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Environmental Effects of Vehicle Exhausts, Global and Local Effects: A Comparison between Gasoline and Diesel
Halmstad University, School of Business and Engineering (SET).
2011 (English)Independent thesis Advanced level (degree of Master (One Year)), 10 credits / 15 HE creditsStudent thesis
Abstract [en]

Since 1970, vehicle’s exhaust pollutions have received increasing attention as a source of air pollution at both local (human health concerns) and global (global warming) scales. This study mainly discusses diesel and gasoline vehicles because, today, over 90% of vehicles on the road use gasoline and diesel fuels. The major concerns of gasoline exhaust contaminants are carbon monoxide (CO), hydrocarbon (HC), carbon dioxide (CO2) and polycyclic aromatic hydrocarbons (PAHs); the major concerns of diesel exhaust emissions contaminants are nitrogen oxides (NOX) and particulate matter (PM). The aim of this study is mainly to compare gasoline and diesel fuels, and to determine which fuel and its developed forms are less harmful to humans, and which are most suitable for the natural environment at both a local and global level. The results show that burning gasoline fuels will emit less PM and NOX emissions than burning diesel fuels, but it will generate about 50% more CO2 than diesel fuels, and it also emit about ten times more CO, PAHs and around five times more HC than diesel fuels; burning diesel fuels will produce less CO2 emissions than gasoline fuels, but will emit around ten times more NOX and PM than gasoline fuels. Consequently using a gasoline car in urban areas might help to reduce the human health effects; using a diesel car on motorways or in rural areas might help to reduce the greenhouse gas (GHG) emissions and minimize the global warming effects. Biofuels, biodiesel and ethanol, have the potential to minimize the vehicle exhaust emissions and adverse effects. Nonetheless, there are still many debatable issues around biodiesel, such as insufficient fuel supply and health concerns (especially, ultrafine particles (UFPs)). In the future, there remains a need to continue the further studies of vehicle exhaust emissions, and to improve the understanding of all vehicle exhaust emissions and all of their impacts, especially the vehicle exhaust health research.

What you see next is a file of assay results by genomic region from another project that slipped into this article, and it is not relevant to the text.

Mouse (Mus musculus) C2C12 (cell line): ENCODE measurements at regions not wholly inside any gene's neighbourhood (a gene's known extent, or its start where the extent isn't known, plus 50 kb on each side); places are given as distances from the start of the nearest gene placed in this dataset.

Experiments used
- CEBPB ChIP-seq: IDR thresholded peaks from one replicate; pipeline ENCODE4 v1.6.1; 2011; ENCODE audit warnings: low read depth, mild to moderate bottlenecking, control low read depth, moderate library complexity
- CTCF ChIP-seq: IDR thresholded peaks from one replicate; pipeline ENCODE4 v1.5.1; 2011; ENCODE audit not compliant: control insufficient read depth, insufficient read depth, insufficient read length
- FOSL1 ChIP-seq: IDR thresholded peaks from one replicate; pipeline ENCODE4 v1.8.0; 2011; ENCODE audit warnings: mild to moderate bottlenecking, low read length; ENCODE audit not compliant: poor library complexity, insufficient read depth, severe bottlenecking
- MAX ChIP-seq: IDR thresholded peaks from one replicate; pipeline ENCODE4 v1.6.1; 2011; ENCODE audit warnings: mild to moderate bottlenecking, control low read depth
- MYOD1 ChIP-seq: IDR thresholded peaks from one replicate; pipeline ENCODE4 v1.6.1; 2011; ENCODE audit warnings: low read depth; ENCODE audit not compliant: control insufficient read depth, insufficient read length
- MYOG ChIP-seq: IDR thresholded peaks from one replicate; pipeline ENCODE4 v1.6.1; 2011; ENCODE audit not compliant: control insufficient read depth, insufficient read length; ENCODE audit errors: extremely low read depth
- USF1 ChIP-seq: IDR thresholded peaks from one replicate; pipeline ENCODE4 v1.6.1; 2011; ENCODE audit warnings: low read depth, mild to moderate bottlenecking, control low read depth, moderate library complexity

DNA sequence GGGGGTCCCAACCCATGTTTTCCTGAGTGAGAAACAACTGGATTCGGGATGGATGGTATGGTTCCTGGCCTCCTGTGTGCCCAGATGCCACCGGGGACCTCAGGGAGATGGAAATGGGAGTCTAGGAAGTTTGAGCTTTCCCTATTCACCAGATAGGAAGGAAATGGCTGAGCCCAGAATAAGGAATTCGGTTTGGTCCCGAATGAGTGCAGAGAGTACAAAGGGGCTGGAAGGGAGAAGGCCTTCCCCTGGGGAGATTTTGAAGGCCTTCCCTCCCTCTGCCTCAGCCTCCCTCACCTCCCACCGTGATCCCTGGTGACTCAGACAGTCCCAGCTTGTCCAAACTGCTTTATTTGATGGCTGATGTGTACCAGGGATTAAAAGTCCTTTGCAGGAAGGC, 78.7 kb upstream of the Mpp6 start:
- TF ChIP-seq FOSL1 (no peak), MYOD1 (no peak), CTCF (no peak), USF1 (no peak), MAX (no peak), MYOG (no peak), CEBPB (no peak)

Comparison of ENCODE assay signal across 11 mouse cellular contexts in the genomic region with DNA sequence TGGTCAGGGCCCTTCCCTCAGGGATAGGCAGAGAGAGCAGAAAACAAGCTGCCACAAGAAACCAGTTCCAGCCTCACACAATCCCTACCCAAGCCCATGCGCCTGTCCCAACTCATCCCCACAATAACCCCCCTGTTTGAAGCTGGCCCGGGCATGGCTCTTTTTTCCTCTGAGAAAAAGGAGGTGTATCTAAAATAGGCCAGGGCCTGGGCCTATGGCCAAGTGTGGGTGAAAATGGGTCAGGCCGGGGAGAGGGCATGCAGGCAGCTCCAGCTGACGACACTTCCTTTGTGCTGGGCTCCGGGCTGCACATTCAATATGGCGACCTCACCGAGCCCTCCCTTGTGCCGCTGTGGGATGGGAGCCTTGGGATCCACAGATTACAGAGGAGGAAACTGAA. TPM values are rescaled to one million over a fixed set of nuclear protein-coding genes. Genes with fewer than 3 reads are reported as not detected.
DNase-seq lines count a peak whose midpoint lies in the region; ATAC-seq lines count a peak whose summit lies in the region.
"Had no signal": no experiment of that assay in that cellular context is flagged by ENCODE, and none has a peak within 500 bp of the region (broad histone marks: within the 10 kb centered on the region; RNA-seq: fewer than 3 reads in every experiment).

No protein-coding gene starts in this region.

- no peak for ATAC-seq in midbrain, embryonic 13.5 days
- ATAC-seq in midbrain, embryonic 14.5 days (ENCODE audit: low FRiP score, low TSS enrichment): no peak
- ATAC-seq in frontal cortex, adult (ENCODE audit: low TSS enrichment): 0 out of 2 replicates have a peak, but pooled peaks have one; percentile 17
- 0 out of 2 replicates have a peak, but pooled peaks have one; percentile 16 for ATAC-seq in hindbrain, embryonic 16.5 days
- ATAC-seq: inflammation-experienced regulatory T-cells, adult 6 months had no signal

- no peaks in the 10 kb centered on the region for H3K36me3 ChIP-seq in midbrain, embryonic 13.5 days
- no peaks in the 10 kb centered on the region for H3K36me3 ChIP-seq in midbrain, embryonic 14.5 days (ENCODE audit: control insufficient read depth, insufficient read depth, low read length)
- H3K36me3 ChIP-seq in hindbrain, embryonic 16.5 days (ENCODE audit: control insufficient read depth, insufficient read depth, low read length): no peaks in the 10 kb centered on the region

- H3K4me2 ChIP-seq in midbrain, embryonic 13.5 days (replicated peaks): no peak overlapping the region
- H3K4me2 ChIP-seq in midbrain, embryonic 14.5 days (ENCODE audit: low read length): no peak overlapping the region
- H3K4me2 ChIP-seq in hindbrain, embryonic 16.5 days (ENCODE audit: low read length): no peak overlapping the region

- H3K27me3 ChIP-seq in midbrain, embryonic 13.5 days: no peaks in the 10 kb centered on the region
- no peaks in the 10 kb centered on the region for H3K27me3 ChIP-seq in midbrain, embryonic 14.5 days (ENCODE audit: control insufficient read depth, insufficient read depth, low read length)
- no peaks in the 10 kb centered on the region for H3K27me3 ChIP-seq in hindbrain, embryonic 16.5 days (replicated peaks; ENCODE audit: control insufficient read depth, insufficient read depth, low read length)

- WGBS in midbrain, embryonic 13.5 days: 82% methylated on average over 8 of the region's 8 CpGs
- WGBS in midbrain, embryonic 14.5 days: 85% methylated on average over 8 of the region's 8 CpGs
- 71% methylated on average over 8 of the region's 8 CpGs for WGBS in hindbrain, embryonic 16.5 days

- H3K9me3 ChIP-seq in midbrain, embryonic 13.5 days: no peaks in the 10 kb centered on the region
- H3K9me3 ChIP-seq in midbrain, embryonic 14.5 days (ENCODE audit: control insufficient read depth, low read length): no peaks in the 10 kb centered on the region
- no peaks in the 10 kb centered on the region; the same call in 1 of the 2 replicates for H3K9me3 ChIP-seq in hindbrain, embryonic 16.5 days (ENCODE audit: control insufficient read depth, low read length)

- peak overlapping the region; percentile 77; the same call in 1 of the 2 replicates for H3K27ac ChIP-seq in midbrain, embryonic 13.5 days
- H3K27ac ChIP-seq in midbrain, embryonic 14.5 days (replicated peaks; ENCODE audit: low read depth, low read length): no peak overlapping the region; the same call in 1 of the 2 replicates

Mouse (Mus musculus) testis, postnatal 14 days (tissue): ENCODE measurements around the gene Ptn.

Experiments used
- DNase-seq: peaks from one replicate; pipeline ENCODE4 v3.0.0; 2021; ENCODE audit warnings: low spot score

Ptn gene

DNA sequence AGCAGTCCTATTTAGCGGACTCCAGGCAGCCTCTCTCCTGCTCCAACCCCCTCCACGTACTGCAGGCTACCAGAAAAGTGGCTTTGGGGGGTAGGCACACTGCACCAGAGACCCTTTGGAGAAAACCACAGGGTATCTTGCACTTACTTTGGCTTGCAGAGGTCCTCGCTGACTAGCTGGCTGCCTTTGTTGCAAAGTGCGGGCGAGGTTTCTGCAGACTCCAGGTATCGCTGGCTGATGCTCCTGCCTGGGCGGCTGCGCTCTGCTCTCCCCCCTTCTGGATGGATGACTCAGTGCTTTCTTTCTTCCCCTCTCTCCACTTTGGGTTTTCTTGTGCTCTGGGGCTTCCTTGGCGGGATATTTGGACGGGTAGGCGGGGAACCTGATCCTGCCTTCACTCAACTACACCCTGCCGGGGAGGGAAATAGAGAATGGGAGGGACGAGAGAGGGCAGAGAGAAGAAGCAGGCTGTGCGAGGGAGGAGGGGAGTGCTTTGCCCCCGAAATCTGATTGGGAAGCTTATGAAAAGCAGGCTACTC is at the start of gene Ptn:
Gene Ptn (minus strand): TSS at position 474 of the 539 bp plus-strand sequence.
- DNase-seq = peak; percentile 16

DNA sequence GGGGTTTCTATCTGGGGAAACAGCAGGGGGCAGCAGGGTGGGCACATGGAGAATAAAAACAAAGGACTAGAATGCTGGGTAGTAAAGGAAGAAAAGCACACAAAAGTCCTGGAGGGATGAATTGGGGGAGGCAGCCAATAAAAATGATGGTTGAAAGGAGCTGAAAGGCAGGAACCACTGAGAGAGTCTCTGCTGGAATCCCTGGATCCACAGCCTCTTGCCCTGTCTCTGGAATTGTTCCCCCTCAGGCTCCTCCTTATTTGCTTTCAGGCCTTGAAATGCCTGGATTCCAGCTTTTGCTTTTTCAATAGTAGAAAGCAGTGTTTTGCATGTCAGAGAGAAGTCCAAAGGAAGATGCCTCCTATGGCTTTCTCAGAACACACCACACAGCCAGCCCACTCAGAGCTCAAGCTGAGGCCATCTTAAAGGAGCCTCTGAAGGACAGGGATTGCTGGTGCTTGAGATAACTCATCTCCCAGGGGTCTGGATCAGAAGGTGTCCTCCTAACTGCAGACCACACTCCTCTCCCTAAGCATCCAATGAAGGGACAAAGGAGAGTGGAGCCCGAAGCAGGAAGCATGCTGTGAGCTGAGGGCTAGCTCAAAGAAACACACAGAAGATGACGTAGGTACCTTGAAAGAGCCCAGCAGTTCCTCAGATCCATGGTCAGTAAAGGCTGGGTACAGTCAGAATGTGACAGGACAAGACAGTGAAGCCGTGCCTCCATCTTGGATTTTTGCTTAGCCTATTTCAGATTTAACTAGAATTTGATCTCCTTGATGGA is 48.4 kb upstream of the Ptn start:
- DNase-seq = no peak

Place, publisher, year, edition, pages
2011. , 27 p.
Keyword [en]
Vehicle exhaust, emissions, gasoline, diesel, human health
URN: urn:nbn:se:hh:diva-15670OAI: diva2:427347
Subject / course
Environmental Science
2011-06-01, N104, Kristian IV:s väg 3, Halmstad, 10:30 (English)
Life Earth Science
Available from: 2011-06-29 Created: 2011-06-28 Last updated: 2011-06-29Bibliographically approved

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